January is Human Trafficking Awareness Month. The Clinical Simulation Laboratory at The University of Vermont Medical Center has programs that train healthcare professionals to identify and work with patients who are victims of human trafficking. Sister Pat McKittrick, RN, has served at The UVM Medical Center for 21 years. She is instrumental in the faith-based community’s response to human trafficking in Vermont.

Sr. Pat McKittrick, RN, is a Community Health Improvement Coordinator at The University of Vermont Medical Center, where she has worked for 21 years.

Sr. Pat McKittrick, RN, is a Community Health Improvement Coordinator at The University of Vermont Medical Center, where she has worked for 21 years.

Human trafficking, the process of delivering a person into enslavement, happens everywhere – even in Vermont.

The first time I came face-to-face with human trafficking was when the mother of a young girl came to see me. She asked if her child could do community service with me. She explained that her 16-year-old daughter was found at the airport about to meet a man she had met on the Internet, who was from out of state.

Fortunately, the teenager was found before she met up with her “new friend,” who had promised her everything. The young woman came to do community service with me. At the time, there was news of another teenager in a similar situation in NY who died as a result of human trafficking. I asked this young woman: “Aren’t you afraid something could happen to you?” She responded: “Not everyone dies.”

Then, it happened again.

A few years ago, I met two young Chinese students who were here for a cultural experience. They paid $3,000 to come to the US, hoping to improve their English in the process. Soon, I realized that their situation was questionable. They described living in an apartment in Burlington with six Russian girls and two men. They were told to each pay $300 monthly plus utilities. That situation became troublesome, so they moved to a different apartment. This second apartment housed six girls living in a one-bedroom apartment. I asked: “Where do you sleep?” They answered: “We sleep on mattresses on the floor in one bedroom.” I said: “What happens if you need to go to the bathroom during the night?” They responded: “We just crawl over each other.”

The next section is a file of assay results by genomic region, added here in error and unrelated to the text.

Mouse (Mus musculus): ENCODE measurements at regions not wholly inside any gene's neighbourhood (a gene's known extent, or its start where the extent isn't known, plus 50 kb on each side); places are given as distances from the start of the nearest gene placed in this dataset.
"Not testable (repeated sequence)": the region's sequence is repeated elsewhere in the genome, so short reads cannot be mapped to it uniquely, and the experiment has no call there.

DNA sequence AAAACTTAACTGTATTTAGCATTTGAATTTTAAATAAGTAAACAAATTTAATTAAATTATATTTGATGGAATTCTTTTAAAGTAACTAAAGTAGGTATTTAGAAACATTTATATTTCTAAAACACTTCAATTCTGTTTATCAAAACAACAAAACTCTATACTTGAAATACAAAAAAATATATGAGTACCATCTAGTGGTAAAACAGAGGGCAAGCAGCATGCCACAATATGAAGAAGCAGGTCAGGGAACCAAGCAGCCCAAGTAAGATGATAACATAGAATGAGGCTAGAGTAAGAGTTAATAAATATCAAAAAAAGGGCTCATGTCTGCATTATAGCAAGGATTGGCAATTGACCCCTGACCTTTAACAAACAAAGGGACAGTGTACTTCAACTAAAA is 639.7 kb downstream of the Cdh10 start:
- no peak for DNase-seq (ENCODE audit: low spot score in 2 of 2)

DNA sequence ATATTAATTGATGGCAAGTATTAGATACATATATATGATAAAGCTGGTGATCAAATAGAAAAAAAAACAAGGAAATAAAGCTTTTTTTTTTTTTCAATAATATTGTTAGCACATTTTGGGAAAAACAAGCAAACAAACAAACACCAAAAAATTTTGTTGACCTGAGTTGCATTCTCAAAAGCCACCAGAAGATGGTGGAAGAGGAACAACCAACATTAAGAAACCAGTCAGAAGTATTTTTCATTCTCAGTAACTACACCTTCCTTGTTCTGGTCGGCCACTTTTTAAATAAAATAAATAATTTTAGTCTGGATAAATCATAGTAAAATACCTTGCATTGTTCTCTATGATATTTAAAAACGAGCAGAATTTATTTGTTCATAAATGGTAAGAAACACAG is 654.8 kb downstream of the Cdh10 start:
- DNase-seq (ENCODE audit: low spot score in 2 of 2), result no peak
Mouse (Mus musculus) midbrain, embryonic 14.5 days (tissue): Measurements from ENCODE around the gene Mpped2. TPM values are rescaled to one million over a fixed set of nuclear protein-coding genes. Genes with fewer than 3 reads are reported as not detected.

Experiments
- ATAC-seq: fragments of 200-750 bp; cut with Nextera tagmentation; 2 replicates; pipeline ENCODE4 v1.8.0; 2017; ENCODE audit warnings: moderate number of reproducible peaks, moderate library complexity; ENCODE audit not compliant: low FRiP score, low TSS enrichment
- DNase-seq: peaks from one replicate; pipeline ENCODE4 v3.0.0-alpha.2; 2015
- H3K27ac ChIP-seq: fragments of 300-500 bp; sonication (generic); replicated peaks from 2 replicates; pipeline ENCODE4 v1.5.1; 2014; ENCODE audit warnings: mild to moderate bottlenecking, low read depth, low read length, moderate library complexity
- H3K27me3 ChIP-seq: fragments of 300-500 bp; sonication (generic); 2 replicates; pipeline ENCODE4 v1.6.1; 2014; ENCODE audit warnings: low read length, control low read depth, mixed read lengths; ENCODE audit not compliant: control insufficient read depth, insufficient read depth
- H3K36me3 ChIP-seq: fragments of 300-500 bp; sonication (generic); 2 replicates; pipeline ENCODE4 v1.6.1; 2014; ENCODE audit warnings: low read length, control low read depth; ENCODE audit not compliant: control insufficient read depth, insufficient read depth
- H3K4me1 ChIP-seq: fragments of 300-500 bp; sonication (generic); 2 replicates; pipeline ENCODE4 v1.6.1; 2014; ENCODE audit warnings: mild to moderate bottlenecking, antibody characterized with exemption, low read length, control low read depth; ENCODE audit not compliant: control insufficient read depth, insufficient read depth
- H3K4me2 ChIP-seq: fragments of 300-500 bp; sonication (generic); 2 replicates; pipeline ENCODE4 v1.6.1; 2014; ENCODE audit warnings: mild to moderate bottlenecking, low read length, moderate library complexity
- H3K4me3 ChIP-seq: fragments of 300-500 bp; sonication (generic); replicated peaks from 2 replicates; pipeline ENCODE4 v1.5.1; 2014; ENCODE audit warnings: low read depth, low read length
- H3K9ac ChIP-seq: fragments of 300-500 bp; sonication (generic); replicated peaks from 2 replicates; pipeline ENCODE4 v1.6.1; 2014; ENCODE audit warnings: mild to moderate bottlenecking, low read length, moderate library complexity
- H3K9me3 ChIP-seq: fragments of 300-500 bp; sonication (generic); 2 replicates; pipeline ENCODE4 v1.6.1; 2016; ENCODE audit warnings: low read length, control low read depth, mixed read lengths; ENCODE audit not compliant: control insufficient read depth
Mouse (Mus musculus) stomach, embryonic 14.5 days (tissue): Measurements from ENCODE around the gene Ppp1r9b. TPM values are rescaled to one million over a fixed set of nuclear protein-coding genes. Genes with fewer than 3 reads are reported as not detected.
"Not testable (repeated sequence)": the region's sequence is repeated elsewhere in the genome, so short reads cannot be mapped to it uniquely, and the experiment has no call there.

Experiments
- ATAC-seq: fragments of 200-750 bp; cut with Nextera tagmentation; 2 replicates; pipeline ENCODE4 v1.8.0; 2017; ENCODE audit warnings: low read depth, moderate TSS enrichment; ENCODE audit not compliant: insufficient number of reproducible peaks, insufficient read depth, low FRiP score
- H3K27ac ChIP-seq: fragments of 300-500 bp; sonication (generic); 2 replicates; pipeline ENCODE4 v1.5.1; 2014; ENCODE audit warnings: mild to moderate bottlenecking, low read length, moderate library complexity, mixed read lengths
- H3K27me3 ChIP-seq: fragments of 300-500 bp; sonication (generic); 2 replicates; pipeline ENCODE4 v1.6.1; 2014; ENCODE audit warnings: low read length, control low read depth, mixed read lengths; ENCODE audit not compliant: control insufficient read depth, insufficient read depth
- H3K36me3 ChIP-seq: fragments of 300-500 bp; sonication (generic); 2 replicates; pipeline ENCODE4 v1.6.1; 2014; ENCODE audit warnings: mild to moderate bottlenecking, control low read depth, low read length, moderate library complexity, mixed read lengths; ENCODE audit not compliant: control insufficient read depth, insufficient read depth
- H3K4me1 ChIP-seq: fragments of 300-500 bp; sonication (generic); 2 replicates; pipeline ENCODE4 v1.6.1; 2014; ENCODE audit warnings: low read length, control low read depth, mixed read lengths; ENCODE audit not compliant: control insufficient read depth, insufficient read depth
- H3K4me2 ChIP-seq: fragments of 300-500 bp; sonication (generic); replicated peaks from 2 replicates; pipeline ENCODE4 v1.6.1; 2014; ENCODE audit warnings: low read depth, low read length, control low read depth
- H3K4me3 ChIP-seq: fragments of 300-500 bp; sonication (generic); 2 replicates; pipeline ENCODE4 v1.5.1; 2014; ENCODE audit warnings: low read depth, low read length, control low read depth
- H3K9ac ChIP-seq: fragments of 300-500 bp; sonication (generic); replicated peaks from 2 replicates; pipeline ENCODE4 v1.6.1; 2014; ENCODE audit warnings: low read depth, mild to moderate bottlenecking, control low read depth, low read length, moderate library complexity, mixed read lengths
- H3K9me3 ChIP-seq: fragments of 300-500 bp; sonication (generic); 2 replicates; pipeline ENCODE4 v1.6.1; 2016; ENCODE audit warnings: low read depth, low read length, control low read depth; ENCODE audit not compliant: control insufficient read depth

They were given work in motels. Despite the fact they were here to improve their English, they were told not to talk to guests. One was terminated for talking to the guests despite the warning. There were many other unjust and unethical issues that occurred.

Ask yourself: “What happens if you lose your job, have little or no funds, limited language skills, and no connections when you lose your job in a foreign country?”

These experiences and more have forced me to ask: Why should Faith communities care — and what can we do? Many religions believe in the “Golden Rule”: Do unto others as you would have them do to you. Many others also follow The Law of One: “We are all one. When one is harmed, all are harmed. When one is helped, all are healed.”

I found a path for moving forward and taking action in a leadership course with Sister Joan D. Chittister, O.S.B., a Benedictine nun, author and speaker. She explained four important elements that I believe they apply to human trafficking.

  • We must have:
    A clear Vision
    Know our reality
    Relationship building
    Courage to do what we need to do.

We must work collaboratively, to eradicate Human Trafficking. And, we are doing just that: The Burlington Area Ministerial Association (BAMA), a dedicated group of faith leaders from diverse communities, recently sponsored a Human Trafficking educational presentation for clergy and faith leaders. The workshop was co-facilitated by Rev. Kristabeth Atwood and Rev. John Lucy who presented material from the Vermont Center for Crime Victims Services. Participants learned the causes and effects of human trafficking in our world, discovered resources, and learned steps they can take to end human trafficking.

So, now I ask for your help. Here’s how we can work together to end this horrible practice.

Watch for upcoming events about Human Trafficking. The UVM Medical Center will offer a series on Human Trafficking in the spring.

Join us for “Human Trafficking: The Faith Community Reponse” on January 29, 12:00 p.m. to 1:00 p.m. at the Mary Fletcher Meeting Room at the UVM Medical Center (located on Level 3 of the ACC, next to the Garden Atrium). Call 802-656-0748 for more information. 

Sr. Pat McKittrick, RN, is a Community Health Improvement Coordinator at The University of Vermont Medical Center, where she has worked for 21 years.

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